TABLE 3______________________________________Test Conditions______________________________________Machine Okamoto Heiken, CFG-52 (3.7 kw)Grinding system Plunge grinding, down cut, manual cut,Grinding material SKD-1 (HRC 60) L 100 × h 50 × t 10Grinding Wheelsurface speed 2000 m/minTable speed 20 m/minCut-in size: ΔR 20 micron/passTotal cut-in size 5 mmGrinding width 10 mmSpark-out 1 passGrinding oil Dry type (no oil used)Dressing condition: Single stone diamond dresserCut-in size: R 20 micron/passTotal cut-in size: Δ0.2 mm/r.o.w.Spark-out: None______________________________________
Table 4 shows values for the grinding ratio, maximum electric power consumption (value excluding no-load power(0.4 kW)), and surface roughness.
TABLE 4______________________________________ Surface Maximum roughness Grinding Consumption μmRZ ratio power l = 2.5 mmSample No. (mm3 /mm3) (KW/cm) N = 3______________________________________Example 14 47 1.1 15Reference Example 4 35 1.3 18Reference Example 5 7 1.7 20______________________________________
As Table 4 shows, the abrasive grain of the present invention has six times the grinding ratio of References Example 5 (the single crystal alumina abrasive grain 32A that is available on the market) and has remarkably higher values than Reference Example 4 (the grinding wheel using a trace grade abrasive grain as described in Japanese patent application JP-A-60-231462). The grinding performance is greatly improved compared to conventional products. In spite of the improved grinding performance, the maximum power consumption is lower than Reference Examples 4 and 5, and the surface roughness is several grades better than the Reference Examples. In addition, the burn of work piece, which occurs very frequently in Reference Example 5 and relatively frequently in Reference Example 4, did not occur at all in Example 14. The product of the present invention is an abrasive grain and a grinding wheel unsurpassed by any conventional product.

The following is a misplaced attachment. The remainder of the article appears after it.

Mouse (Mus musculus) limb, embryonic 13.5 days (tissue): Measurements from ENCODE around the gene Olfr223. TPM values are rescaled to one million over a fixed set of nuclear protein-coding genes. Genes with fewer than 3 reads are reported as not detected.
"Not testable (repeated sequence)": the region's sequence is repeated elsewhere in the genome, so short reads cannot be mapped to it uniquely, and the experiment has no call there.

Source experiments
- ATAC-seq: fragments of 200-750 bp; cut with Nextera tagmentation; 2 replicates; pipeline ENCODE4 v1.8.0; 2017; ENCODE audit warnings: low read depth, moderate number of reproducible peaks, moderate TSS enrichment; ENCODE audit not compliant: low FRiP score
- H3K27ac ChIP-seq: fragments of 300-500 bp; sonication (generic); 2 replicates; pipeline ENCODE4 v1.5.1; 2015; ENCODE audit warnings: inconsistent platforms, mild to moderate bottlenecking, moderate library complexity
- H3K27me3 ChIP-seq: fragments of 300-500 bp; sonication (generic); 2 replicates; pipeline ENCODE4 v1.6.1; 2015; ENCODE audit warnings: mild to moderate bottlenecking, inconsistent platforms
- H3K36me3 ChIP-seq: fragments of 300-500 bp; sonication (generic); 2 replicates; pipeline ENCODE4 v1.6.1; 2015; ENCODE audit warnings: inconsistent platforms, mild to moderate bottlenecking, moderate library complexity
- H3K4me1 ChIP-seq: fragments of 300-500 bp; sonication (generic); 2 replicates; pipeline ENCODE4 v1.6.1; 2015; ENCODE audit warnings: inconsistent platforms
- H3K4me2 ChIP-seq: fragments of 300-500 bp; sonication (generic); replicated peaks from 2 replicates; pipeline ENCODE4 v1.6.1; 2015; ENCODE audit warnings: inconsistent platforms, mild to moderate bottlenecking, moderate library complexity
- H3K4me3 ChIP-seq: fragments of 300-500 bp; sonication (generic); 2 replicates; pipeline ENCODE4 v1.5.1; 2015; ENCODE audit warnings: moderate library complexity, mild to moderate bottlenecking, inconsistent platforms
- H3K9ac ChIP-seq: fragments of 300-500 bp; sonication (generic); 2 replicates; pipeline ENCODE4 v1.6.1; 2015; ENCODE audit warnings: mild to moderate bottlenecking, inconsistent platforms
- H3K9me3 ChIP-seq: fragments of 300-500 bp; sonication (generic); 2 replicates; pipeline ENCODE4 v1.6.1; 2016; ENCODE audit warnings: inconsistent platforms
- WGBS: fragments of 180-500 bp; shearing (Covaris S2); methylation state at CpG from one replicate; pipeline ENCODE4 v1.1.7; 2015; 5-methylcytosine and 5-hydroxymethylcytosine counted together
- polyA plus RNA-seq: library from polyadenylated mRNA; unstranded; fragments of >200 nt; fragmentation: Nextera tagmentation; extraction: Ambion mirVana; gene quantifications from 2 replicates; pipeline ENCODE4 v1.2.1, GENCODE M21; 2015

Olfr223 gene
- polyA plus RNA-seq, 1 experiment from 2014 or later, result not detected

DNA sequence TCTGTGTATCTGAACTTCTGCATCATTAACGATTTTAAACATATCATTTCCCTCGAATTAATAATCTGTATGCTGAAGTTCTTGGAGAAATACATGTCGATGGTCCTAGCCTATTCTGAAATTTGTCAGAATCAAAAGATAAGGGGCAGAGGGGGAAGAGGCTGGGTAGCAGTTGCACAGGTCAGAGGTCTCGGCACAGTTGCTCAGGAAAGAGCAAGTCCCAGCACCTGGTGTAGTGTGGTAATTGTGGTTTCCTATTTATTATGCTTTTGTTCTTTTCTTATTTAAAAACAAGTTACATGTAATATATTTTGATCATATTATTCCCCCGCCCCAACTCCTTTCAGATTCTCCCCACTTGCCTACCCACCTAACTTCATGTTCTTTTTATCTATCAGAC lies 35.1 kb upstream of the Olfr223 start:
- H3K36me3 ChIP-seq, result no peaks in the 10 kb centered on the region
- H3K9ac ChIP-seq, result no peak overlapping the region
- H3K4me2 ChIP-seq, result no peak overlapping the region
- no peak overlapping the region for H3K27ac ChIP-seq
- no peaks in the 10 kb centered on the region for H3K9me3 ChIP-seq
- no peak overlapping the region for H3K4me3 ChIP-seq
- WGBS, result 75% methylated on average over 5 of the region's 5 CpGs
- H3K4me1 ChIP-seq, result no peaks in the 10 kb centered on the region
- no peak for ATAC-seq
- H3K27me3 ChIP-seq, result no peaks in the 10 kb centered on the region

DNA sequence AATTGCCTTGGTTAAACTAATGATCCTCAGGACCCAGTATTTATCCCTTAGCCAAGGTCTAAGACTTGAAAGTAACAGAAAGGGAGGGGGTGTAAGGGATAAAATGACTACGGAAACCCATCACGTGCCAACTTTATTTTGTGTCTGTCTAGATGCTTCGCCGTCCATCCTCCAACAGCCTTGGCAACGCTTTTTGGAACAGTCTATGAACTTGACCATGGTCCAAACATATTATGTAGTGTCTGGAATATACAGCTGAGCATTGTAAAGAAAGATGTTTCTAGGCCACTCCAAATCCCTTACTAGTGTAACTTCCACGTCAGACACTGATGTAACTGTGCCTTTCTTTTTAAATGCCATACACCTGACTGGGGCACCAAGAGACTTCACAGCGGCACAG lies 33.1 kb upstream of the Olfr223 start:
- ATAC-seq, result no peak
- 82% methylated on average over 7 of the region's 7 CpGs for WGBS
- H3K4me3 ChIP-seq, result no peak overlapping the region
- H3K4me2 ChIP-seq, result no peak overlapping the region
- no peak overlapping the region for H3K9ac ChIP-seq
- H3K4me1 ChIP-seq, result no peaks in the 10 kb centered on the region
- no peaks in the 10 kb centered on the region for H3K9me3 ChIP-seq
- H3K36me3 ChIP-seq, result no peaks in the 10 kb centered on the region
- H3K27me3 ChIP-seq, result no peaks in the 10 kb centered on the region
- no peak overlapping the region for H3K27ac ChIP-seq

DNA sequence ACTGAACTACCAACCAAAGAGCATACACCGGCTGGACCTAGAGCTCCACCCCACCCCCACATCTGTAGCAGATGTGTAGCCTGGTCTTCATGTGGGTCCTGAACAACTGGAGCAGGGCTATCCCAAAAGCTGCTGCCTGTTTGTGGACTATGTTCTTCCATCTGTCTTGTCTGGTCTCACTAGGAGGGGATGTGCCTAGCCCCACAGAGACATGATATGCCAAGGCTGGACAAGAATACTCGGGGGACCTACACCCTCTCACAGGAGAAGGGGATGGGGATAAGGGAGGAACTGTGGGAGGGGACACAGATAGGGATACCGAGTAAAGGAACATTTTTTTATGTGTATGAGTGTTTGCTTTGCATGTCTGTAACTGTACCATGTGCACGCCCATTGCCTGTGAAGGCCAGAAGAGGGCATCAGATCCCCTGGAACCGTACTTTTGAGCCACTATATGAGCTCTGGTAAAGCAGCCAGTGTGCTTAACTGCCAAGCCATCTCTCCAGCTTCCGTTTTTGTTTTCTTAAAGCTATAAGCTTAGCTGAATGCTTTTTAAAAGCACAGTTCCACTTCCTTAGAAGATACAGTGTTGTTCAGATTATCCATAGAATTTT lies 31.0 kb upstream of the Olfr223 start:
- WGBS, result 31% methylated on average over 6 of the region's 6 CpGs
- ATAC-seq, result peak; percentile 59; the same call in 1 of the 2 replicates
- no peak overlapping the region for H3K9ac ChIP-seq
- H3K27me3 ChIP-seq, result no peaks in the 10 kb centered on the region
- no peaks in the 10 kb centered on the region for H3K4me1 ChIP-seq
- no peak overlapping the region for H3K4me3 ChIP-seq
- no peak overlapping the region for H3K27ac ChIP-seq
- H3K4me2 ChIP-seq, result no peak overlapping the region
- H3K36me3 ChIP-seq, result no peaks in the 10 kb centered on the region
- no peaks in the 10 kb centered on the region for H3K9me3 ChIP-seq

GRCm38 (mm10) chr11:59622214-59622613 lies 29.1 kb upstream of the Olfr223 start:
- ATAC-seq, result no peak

The parts of resorcinol were dissolved into ten parts of ethanol, then added to 100 parts of the abrasive grain of Example 14. This mixture was dried at 100° C. for one hour to remove ethanol by evaporation.